Thursday, 21 February 2013

Comfort and Challenge

Lectionary Readings for February 24
Gen. 15:1-12, 17-18, Psalm 27, Phil 3:17-4:1, Luke 13:13-35, Luke 9:28-36
Donita Wiebe-Neufeld

I'm at home by myself this morning, so I read Psalm 27 out loud. (Neat experience! I encourage you to try it). Reading aloud, the words become more than little black marks on nice paper. The feelings of the text, and my responses to it added an experience of texture and depth, leaving the meanings ringing in my head. I look forward to wlaking with these words today. Verse 1 "The Lord is my light and my salvation-whom shall I fear? The Lord is the stronghold of my life-of whom shall I be afraid?" This passage is so encouraging, helping to drain away anxiety and refocus thoughts on God. Our work, our calling, our reason for being doesn't depend on us, it is about Diving purpose and intention for the world. What a gift of comfort!

The Philippians passage is challenging, especially to readers who are living a comfortable life. When the writer, Paul, says that many live as enemies of the cross of Christ, with their god being their stomach and with their minds on earthly things, I am challenged. I wonder if I pay too much attention to my desires and not enough to the needs of others. That phrase "enemies of the cross of Christ" might not be only referring to people who have taken a stand against Christianity. It might also be understood as referring to believers who are adverse to sacrifice-unwilling to pay the price of their beliefs when they are challenged. I don't think Christian are called to seek out suffering, but if we truly follow Christ, there are times when we will be called to sacrifice. To give of ourselves when it is not convienient, to give our time, our resources, and maybe to take "heat" sometimes for being disciples in word and deed.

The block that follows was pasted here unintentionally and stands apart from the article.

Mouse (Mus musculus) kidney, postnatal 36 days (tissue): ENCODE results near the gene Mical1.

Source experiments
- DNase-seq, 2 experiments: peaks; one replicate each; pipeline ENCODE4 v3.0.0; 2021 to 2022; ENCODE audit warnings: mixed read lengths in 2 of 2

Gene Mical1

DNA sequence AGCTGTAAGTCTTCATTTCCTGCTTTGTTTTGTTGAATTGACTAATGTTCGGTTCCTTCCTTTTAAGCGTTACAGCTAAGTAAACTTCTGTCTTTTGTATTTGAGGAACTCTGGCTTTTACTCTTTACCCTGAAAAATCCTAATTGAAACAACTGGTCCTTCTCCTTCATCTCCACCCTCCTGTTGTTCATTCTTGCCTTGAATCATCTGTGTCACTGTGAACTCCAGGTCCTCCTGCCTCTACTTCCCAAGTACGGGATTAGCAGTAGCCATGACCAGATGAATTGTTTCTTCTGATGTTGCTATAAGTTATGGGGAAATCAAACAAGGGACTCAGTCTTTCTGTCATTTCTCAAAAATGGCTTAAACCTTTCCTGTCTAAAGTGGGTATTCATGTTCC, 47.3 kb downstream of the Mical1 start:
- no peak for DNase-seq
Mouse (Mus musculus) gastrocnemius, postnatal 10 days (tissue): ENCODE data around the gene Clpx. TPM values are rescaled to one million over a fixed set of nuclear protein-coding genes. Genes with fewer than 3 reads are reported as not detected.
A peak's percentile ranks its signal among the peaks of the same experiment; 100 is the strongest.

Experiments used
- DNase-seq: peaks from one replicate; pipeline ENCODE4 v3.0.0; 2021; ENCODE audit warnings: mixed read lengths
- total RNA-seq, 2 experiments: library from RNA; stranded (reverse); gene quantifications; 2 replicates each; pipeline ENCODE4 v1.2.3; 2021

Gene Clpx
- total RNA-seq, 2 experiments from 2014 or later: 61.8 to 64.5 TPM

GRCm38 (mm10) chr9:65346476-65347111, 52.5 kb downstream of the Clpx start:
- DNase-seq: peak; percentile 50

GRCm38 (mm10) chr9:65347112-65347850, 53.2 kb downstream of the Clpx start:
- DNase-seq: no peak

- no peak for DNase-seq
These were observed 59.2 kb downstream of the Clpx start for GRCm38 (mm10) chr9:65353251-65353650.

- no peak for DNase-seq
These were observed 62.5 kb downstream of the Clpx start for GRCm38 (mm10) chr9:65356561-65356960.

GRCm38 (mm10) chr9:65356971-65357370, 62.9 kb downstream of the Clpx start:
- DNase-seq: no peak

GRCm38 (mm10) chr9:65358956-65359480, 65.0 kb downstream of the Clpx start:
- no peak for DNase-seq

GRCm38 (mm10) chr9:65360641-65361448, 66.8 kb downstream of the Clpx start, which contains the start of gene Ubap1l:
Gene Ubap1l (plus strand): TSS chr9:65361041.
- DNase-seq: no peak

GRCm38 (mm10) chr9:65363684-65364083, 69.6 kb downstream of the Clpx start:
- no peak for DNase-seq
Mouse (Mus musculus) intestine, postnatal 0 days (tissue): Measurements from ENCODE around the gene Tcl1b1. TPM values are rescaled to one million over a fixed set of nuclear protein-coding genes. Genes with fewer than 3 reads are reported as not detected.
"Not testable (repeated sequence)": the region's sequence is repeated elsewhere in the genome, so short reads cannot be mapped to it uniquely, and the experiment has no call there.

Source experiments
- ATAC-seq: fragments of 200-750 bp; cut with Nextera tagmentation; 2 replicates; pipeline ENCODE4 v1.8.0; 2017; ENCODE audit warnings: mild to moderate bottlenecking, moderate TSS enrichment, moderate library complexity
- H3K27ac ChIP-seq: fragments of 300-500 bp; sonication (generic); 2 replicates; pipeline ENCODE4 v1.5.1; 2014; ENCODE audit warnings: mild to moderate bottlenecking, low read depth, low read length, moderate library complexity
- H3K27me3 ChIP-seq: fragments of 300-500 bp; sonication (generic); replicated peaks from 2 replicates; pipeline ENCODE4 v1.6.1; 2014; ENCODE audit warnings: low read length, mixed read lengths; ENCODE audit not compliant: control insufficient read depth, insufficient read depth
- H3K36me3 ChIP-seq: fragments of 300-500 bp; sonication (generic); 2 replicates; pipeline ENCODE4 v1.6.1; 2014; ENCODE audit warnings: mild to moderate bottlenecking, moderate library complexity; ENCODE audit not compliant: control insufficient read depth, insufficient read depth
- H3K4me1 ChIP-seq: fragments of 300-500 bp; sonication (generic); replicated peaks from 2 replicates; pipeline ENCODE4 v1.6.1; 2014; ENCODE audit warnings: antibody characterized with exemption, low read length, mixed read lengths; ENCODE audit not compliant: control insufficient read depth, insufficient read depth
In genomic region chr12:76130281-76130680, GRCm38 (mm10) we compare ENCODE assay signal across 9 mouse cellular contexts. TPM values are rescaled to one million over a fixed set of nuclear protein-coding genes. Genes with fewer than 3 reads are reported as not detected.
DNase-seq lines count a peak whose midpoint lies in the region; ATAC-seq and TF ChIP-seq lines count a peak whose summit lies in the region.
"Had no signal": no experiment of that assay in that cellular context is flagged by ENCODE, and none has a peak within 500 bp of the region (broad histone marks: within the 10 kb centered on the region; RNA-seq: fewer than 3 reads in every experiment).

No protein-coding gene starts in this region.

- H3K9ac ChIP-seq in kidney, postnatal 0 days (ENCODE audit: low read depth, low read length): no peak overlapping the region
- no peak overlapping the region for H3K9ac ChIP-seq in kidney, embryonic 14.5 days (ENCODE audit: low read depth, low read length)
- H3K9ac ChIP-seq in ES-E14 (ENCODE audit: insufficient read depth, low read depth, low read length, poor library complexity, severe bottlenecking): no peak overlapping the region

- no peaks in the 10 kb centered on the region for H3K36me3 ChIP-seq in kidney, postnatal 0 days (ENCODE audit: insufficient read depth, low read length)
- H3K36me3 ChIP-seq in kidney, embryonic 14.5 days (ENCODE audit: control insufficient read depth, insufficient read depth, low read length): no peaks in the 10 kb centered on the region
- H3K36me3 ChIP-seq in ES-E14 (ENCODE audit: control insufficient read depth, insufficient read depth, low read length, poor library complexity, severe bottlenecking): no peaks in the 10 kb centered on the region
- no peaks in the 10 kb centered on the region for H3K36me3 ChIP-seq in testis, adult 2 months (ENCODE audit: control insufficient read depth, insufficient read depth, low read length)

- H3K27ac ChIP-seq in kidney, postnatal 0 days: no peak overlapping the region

What verses, ideas, comforts, and challenges come out of these scriptures for you?

1 comment:

  1. I find it quite fascinating how passages are put together - we have a lot of stories of people who just don't "get it" and we have a Psalm that says Wait for the Lord - the answer to all that is wrong in the other stories. This is a real challenge to me as I often look at what's missing instead of what has been given (Abram focussing on offspring rather than God's guidance) and on what's wrong instead of what is right (the pharisees foccussing on the broken sabbath law rather than the miracle of healing). I need to remember that "The Lord is my light and my salvation" and that is a blessing far greater than the "glories" of those around me who, as far as I can see, "live as enemies of the cross of Christ" - or more accurately from my perspective-just for themselves - and seem to prosper. I have to "believe that I will see the goodness of the Lord in the Land of the Living" and wait for the Lord.